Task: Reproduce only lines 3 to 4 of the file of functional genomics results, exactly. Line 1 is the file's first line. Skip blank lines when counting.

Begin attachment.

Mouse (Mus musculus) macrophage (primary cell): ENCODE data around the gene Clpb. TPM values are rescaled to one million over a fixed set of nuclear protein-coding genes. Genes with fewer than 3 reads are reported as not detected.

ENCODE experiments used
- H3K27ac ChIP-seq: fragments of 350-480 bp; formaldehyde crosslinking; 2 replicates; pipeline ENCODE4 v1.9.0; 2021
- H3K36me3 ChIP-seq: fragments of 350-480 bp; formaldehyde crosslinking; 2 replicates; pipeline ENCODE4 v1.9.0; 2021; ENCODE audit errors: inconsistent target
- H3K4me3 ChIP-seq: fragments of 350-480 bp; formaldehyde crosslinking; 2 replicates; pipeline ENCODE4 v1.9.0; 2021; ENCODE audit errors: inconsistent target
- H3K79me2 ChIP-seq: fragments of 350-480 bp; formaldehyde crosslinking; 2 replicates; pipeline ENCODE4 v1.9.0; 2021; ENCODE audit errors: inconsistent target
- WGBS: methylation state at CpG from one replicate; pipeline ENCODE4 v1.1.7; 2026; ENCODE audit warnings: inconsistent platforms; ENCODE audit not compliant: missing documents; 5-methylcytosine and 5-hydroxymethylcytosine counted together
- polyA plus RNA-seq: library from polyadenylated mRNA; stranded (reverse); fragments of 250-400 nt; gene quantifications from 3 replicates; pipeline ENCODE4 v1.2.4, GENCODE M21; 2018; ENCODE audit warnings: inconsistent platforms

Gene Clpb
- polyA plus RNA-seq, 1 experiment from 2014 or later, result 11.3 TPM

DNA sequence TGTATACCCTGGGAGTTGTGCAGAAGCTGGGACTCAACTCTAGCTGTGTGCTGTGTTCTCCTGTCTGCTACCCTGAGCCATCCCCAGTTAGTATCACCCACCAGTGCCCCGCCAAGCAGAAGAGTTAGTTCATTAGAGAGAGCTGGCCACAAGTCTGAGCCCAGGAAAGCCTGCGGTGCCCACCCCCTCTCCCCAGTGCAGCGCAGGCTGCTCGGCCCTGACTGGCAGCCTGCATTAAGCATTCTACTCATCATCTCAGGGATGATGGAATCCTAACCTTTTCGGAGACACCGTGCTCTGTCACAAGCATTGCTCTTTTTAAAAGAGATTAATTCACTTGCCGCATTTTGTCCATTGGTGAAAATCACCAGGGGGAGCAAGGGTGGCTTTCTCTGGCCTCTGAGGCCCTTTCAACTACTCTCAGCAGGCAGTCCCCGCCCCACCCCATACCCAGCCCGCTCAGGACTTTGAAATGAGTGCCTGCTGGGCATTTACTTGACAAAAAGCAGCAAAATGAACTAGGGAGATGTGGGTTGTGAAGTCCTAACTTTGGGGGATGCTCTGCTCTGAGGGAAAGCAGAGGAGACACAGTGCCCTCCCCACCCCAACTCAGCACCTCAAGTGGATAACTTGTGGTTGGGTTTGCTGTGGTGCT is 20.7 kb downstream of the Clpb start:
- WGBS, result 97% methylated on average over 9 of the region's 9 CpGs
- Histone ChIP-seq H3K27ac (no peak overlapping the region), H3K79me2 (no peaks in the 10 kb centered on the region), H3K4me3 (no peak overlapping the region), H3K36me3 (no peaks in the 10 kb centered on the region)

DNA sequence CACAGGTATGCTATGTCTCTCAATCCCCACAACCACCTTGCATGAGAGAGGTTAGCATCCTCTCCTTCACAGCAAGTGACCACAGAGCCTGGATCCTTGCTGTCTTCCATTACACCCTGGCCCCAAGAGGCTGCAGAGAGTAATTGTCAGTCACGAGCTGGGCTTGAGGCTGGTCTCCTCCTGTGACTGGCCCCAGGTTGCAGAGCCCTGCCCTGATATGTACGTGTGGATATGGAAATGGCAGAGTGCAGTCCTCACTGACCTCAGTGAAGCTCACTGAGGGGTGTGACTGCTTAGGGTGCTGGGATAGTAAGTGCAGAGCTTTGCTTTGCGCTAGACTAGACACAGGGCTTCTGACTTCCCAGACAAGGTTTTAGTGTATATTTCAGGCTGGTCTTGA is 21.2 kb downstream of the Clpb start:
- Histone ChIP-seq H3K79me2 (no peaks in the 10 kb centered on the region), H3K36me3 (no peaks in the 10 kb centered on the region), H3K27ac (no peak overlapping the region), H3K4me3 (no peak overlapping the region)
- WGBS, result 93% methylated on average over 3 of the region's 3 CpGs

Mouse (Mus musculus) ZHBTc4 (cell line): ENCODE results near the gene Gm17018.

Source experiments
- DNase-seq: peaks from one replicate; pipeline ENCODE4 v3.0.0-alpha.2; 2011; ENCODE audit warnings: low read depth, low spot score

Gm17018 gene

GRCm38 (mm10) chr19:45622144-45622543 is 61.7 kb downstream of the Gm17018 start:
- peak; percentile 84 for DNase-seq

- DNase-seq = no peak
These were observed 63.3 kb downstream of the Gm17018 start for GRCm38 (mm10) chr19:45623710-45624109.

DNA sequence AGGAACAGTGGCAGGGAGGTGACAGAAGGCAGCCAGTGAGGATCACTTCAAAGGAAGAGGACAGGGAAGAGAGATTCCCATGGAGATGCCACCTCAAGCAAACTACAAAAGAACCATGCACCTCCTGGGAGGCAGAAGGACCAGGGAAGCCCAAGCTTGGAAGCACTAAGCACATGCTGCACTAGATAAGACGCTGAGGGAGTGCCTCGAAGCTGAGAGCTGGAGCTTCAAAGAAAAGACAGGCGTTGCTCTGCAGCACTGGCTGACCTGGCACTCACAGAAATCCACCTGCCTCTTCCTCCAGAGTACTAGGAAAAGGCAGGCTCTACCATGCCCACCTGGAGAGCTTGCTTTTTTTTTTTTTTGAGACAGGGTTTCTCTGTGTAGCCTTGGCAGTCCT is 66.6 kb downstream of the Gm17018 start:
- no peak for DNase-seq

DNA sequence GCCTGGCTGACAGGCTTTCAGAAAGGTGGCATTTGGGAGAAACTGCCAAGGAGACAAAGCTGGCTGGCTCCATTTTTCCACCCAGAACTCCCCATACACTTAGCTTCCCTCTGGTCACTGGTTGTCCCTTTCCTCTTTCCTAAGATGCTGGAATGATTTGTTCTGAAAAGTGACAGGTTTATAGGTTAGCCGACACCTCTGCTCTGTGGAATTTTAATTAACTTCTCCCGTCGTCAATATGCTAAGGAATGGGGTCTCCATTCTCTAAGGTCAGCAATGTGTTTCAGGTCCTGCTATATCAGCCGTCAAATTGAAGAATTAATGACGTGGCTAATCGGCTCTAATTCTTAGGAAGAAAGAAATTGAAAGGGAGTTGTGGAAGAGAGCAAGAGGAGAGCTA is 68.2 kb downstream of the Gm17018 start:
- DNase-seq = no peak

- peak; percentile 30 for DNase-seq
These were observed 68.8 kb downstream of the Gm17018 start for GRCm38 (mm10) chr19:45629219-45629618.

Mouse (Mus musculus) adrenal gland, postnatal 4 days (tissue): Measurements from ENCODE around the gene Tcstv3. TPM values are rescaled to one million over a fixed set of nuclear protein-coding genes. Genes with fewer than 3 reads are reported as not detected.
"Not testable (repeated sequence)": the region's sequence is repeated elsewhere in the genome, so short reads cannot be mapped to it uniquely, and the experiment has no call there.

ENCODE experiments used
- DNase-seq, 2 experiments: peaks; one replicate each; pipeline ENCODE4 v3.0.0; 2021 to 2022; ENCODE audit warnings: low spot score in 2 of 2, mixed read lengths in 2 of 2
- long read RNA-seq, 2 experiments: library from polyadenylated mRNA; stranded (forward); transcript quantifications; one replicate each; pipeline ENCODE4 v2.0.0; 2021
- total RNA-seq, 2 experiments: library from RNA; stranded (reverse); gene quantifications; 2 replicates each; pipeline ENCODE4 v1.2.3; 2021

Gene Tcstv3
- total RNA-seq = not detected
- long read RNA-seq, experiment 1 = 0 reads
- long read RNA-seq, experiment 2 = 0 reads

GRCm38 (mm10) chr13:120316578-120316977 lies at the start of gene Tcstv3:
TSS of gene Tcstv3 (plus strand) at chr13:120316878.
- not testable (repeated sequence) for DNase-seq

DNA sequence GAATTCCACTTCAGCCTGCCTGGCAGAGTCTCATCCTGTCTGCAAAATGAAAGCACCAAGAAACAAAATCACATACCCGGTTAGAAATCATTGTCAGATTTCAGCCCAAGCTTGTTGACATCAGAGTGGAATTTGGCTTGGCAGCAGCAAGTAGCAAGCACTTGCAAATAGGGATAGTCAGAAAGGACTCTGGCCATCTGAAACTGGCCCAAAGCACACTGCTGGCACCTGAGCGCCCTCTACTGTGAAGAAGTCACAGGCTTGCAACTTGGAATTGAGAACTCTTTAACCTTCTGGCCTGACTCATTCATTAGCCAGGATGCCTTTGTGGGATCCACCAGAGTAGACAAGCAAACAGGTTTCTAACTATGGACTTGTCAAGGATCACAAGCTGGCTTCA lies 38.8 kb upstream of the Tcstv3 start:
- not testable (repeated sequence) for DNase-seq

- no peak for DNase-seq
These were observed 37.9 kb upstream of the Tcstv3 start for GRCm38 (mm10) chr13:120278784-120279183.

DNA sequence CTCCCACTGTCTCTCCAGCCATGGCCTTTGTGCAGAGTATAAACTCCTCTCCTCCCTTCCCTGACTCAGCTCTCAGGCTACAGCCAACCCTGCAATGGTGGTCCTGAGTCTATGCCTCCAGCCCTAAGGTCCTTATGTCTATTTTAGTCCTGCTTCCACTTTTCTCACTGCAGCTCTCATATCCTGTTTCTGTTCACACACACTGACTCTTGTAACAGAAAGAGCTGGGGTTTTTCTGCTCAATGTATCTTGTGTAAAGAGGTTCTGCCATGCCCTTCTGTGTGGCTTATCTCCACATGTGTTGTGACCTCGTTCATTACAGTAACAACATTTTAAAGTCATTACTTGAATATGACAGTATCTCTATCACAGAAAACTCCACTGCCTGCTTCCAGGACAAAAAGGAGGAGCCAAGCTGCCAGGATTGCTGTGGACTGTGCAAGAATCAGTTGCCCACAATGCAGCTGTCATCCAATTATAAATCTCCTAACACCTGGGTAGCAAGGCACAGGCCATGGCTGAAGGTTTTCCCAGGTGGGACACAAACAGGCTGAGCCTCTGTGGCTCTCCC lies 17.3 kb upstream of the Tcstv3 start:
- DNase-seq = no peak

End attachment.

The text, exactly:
- H3K27ac ChIP-seq: fragments of 350-480 bp; formaldehyde crosslinking; 2 replicates; pipeline ENCODE4 v1.9.0; 2021
- H3K36me3 ChIP-seq: fragments of 350-480 bp; formaldehyde crosslinking; 2 replicates; pipeline ENCODE4 v1.9.0; 2021; ENCODE audit errors: inconsistent target